Level: elementary

We use phrases with prepositions as time adverbials:

  • We use at with:
clock times: at seven o'clock at nine thirty at fifteen hundred hours  
mealtimes: at breakfast at lunchtime at teatime  
these phrases: at night at the weekend at Christmas at Easter
  • We use in with:
seasons of the year: in (the) spring/summer/autumn/winter        
years, centuries, decades: in 2009 in 1998 in the 20th century in the 60s in the 1980s
months: in January/February/March etc.        
parts of the day: in the morning in the afternoon in the evening    
  • We use on with:
days: on Monday/Tuesday/Wednesday etc. on Christmas day on my birthday
dates: on the thirty-first of July on June the fifteenth    
Be careful!

We say at night when we are talking about all of the night:

When there is no moon, it is very dark at night.
He sleeps during the day and works at night.

but we say in the night when we are talking about a specific time during the night:

He woke up twice in the night.
I heard a funny noise in the night.

We often use a noun phrase as a time adverbial:

yesterday today tomorrow
last week/month/year this week/month/year next week/month/year
last Saturday this Tuesday next Friday
the day before yesterday   the day after tomorrow
one day/week/month    
the other day/week/month    

We can put time phrases together:

We will meet next week at six o'clock on Monday.
I heard a funny noise at about eleven o'clock last night.
It happened last week at seven o'clock on Monday night.

We use ago with the past simple to say how long before the time of speaking something happened:

I saw Jim about three weeks ago.
We arrived a few minutes ago.

We use in with a future form to say how long after the time of speaking something will happen:

I'll see you in a month.
Our train's leaving in five minutes.

When (time and dates)

GapFillDragAndDrop_MTU3MTY

Comments

Hello Winnie,

Neither is grammatically incorrect and the choice will depend upon the context. I would say that the first example is more likely as it describes a planned event rather than a prediction or sudden decision (which would be the second example).

You can learn more about future forms, including 'will' and 'going to' here.

Best wishes,

 

Peter

The LearnEnglish Team

Hello!
Please check the following three sentences and reply whether they are correct grammatically.

(i) What colour is milk?
(ii) What time the train leaves?
(iii) Which platform the train leaves?

Apart from "last, this and next" what are the other conditions when a preposition is omitted?

Regards.

Sksinha

Hi sksinha,

The verb forms are incorrect in 2 and 3 - the auxiliary verb do/does is used in questions in the present simple tense: "What time does the train leave?" and "Which platform does the train leave from?". I'm afraid I don't understand your last question - could you please give an example of what you mean?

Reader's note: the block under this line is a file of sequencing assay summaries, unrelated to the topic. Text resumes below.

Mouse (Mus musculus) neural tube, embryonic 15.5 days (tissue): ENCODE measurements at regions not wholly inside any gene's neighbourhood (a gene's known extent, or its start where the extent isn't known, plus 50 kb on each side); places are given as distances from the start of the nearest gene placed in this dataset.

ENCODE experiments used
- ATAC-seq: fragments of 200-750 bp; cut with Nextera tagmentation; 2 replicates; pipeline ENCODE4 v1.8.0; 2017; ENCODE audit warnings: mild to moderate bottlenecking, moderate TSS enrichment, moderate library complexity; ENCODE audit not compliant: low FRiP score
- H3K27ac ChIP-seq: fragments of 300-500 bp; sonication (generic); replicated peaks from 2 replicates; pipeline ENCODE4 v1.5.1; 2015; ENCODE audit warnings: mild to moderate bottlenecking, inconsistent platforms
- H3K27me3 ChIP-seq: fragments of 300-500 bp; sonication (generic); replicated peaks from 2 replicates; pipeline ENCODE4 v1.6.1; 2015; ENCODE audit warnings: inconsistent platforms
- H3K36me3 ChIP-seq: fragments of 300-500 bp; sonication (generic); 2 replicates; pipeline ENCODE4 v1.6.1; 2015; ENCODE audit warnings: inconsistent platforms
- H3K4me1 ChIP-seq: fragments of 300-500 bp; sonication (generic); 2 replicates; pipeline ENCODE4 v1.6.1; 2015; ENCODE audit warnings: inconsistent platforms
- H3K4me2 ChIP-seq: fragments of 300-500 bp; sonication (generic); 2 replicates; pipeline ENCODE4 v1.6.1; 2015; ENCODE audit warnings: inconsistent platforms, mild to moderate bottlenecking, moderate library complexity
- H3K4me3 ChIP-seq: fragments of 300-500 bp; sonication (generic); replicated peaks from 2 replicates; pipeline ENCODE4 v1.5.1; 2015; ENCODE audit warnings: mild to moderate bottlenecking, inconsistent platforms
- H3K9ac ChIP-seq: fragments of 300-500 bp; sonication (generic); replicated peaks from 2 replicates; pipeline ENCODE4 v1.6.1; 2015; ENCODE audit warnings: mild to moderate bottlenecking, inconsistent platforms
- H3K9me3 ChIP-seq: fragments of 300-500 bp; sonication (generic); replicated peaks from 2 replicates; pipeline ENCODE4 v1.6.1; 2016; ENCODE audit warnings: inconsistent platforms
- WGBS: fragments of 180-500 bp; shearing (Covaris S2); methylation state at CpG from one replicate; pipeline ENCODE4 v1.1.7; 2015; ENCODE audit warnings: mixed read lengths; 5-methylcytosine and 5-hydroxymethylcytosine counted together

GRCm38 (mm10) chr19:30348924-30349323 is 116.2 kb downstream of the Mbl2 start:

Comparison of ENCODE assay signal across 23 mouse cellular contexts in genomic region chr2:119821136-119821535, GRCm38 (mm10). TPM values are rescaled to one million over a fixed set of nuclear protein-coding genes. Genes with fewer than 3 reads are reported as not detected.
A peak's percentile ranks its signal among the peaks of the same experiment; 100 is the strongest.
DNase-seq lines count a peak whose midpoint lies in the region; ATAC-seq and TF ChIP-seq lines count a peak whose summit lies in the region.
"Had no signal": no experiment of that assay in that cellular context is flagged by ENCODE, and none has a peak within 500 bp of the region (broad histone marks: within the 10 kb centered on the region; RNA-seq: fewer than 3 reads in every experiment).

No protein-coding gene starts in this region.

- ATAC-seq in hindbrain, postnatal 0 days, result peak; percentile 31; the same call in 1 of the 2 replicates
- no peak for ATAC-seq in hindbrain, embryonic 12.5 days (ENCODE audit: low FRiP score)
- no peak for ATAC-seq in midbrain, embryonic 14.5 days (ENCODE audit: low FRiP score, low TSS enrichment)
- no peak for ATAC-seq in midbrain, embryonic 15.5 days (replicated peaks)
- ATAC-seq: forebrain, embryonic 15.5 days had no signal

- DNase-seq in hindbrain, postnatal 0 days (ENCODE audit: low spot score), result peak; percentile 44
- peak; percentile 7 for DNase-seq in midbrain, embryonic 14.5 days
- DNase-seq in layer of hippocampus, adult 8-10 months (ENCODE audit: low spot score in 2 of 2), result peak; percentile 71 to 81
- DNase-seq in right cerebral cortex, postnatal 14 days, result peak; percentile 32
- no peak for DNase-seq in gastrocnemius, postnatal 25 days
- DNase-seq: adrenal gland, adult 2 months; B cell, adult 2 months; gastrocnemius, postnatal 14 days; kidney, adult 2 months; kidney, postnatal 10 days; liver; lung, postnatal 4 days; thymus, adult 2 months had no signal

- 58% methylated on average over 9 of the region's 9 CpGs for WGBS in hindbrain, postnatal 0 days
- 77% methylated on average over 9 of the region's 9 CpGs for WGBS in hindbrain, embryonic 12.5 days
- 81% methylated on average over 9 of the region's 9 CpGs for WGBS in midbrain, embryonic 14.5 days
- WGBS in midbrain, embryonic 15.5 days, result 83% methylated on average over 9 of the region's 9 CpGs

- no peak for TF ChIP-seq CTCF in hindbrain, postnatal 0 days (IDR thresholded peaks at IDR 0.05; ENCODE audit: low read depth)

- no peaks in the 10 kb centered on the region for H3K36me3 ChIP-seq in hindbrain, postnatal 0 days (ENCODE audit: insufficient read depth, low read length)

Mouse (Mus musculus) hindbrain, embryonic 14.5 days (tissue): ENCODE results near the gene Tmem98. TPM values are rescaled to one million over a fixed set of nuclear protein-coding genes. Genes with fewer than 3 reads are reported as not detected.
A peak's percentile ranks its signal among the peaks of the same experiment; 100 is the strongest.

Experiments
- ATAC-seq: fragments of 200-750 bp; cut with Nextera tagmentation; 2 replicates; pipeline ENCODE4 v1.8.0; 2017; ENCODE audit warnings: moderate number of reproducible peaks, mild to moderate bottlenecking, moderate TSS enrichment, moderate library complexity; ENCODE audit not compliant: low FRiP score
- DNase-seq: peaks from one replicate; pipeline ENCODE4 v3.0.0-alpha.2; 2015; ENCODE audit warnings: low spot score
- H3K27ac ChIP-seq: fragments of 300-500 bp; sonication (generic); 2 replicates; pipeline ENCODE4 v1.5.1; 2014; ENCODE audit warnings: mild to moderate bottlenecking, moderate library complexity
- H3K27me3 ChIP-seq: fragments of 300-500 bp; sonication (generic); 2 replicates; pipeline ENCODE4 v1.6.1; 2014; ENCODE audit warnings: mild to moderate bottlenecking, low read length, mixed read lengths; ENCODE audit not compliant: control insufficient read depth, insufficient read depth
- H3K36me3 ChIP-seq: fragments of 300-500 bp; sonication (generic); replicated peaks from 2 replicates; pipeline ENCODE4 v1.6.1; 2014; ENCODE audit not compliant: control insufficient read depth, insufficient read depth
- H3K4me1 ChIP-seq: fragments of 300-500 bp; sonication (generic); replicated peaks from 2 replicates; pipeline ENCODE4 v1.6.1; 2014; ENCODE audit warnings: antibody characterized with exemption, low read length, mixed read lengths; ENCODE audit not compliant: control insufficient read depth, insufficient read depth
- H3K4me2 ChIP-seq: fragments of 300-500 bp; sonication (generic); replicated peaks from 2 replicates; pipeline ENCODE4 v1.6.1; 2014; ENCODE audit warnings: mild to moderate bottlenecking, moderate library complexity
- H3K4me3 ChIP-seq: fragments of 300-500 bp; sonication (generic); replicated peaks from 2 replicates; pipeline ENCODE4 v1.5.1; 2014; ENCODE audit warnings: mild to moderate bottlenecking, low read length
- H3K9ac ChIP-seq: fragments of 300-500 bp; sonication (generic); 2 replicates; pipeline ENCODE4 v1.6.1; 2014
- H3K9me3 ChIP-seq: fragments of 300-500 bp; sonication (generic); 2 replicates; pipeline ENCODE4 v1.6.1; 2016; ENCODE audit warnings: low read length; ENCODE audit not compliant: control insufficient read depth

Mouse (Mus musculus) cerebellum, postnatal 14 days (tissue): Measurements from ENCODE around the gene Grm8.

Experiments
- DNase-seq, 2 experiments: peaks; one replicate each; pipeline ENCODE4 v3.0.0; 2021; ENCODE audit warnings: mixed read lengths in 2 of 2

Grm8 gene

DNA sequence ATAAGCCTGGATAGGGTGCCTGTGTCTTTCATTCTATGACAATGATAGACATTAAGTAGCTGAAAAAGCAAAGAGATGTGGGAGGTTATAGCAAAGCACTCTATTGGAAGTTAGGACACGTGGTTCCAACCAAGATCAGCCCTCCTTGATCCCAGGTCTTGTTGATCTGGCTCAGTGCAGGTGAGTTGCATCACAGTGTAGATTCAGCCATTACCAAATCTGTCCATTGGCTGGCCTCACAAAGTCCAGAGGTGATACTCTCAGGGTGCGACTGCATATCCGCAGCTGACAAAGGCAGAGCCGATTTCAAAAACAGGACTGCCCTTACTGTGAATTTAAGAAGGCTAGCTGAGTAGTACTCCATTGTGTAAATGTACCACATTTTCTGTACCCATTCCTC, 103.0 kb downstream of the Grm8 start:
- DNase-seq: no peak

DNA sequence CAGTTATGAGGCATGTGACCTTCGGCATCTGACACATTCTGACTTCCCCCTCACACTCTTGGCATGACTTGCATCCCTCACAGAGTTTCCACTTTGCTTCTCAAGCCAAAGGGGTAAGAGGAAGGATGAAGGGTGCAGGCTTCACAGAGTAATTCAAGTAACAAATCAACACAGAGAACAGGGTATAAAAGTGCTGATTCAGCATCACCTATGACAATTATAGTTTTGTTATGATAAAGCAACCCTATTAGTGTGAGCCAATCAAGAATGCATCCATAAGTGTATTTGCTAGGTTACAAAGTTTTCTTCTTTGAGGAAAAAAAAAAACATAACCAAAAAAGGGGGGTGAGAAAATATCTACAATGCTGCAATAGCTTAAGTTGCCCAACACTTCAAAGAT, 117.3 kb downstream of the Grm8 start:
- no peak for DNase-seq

Best wishes,
Kirk
The LearnEnglish Team

I would like to ask why do we say at Christmas?but not at Halloween,at New Year's Eve?

Thank you very much :)

Hello cristy13,

This is mostly just a matter of how English speakers have come to speak, though it might help to think that at + a holiday generally indicates a holiday season (i.e. the period of time around the holiday, more than one day), whereas on is used for a specific day. This is not a rule that describes all the ways prepositions are used with holidays, but it might help you remember them.

Good luck!

Best wishes,
Kirk
The LearnEnglish Team

Hello, is it right to say?

1- I called him at six o'clock in the morning
2- We visited him on Monday morning.
3- I will be on holiday on Monday, June 13th, 2014 To July 14th,2014.
4- you have to take this medicine on the second week.
5- I will take the present with me at breakfast time at six o'clock.
6- I will finish this work in spring.

Hi sdgnour2014,

Sentences 1, 2 and 5 are correct. In 3, I'd suggest "from Monday...." instead of "on Monday....". In 4, I'd suggest "in" instead of "on", and in 6 "in the spring" instead of "in spring".

Best wishes,

Kirk
The LearnEnglish Team

Hi Dear
Is this sentece is correct or not? Please explane it if one is wrong.
Thanks

Hi meheee2008uiu,

Which sentence do you mean?  It looks like you may have forgotton to include the sentence which you wanted to ask about!  Please reply to this, including the sentence you are not sure about.

Best wishes,

 

Peter

The LearnEnglish Team

Sorry Peter, I have really forgotten to mention the sentence. It is "Furthermore, we also committed, all of we will meet in the next Monday at 6:30 p.m. at Sylpocola Academy".

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